European stocks open mixed as geopolitical risks mount

European stocks opened mixed Monday, after the U.S. and Saudi Arabia stoked fears of conflict with Iran over the weekend.

The pan-European STOXX 600 slipped 0.2% at the opening bell, banks leading the losses with a 0.8% drop, while oil and gas stocks rose 0.4% in the early minutes of trading.

Investors both stateside and across major markets will be monitoring geopolitical risks after U.S. President Donald Trump issued a new threat to Tehran, tweeting that conflict in the Middle East would be the “official end” of Iran, while Saudi Arabia warned it stood ready to respond with “all strength.”

In Asia, stocks were mostly higher Monday afternoon, with only mainland Chinese shares closing lower as trade talks between the U.S. and China stalled amid the Trump administration’s heightened scrutiny of Chinese telecoms companies. Over the weekend, Reuters reported that Google has suspended some business with Chinese telecoms giant Huawei.

The New York Times also reported Sunday that anti-money laundering specialists at Deutsche Bank recommended in 2016 and 2017 that multiple transactions involving entities controlled by President Trump and his son-in-law, Jared Kushner, be reported to a federal financial crime watchdog.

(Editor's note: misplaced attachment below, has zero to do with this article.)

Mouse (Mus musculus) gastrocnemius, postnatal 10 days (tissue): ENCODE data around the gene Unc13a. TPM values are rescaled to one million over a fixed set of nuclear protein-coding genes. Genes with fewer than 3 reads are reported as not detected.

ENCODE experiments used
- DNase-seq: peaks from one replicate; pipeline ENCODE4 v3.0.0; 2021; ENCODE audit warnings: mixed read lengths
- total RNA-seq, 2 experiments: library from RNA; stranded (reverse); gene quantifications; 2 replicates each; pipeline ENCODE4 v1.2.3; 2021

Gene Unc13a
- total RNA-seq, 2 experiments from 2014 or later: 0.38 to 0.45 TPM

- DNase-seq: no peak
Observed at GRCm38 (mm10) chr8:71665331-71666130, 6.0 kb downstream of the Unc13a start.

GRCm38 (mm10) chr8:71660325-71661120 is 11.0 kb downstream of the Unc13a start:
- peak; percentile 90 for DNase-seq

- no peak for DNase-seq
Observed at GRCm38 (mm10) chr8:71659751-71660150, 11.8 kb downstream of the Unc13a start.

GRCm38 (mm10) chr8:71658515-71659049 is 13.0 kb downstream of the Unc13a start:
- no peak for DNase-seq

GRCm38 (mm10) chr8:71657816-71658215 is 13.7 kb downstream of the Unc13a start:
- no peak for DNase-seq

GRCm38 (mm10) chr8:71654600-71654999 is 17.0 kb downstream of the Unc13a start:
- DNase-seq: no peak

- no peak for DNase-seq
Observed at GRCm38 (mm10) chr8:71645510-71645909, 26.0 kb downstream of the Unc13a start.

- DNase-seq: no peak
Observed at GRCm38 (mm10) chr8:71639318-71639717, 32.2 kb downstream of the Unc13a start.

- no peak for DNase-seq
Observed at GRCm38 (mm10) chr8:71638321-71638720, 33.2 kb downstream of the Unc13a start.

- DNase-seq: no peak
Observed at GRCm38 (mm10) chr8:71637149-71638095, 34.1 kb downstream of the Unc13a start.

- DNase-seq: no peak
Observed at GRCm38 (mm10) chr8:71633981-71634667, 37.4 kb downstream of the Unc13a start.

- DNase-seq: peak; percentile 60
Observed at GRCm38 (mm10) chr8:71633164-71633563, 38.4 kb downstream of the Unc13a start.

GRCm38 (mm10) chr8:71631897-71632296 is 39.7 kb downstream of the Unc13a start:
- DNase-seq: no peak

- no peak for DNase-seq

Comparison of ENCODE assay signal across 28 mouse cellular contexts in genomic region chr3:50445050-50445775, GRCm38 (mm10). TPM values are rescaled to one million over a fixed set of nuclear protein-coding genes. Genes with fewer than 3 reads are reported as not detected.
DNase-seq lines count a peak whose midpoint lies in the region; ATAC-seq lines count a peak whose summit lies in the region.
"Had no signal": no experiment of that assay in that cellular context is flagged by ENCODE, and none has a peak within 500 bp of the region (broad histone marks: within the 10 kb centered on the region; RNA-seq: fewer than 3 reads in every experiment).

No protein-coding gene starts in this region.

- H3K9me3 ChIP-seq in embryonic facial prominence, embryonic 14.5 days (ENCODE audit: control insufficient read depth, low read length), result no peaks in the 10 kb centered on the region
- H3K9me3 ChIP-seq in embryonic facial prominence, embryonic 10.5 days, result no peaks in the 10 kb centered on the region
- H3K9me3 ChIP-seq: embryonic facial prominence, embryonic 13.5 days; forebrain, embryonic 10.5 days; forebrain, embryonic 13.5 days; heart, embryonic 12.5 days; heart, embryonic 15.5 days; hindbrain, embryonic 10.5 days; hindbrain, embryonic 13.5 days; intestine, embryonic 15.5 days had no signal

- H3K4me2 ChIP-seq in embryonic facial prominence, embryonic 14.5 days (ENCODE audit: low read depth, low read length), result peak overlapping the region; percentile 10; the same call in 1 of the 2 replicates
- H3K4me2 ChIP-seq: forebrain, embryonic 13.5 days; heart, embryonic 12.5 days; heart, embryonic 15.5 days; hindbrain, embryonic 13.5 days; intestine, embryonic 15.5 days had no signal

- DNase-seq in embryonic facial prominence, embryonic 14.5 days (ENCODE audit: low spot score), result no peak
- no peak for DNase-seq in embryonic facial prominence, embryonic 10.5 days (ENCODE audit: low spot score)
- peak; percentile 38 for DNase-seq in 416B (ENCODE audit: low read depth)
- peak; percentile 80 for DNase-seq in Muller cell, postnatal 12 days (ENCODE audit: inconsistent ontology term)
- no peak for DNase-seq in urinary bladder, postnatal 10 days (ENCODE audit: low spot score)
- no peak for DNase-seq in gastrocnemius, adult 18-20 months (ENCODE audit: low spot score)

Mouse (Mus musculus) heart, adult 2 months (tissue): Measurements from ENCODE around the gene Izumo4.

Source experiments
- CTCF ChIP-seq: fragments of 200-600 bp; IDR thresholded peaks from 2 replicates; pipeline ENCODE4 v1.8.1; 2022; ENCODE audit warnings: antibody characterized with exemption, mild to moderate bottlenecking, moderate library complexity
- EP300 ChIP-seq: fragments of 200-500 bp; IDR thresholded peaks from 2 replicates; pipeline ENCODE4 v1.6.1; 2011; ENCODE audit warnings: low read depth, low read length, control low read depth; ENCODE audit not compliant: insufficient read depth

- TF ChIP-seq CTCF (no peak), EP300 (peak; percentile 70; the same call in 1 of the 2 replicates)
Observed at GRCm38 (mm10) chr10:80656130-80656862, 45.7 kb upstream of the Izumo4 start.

Citing five current and former Deutsche Bank employees, the report said Deutsche executives rejected the advice.

Back in Europe, British Prime Minister Theresa May said she will present a “new, bold offer” to lawmakers with an “improved package of measures” in a final attempt to get her Brexit deal through parliament before leaving office.

Meanwhile, European mainstream political leaders urged voters to reject the far right after a video sting operation brought down the leader of Austria’s Freedom Party days before the European parliamentary election.

In corporate news, RyanAir posted its weakest annual profit in four years and said earnings could fall further next year, as Europe’s largest budget airline battles overcapacity, Brexit and delays in delivery of the Boeing 737 Max.

Source: CNBC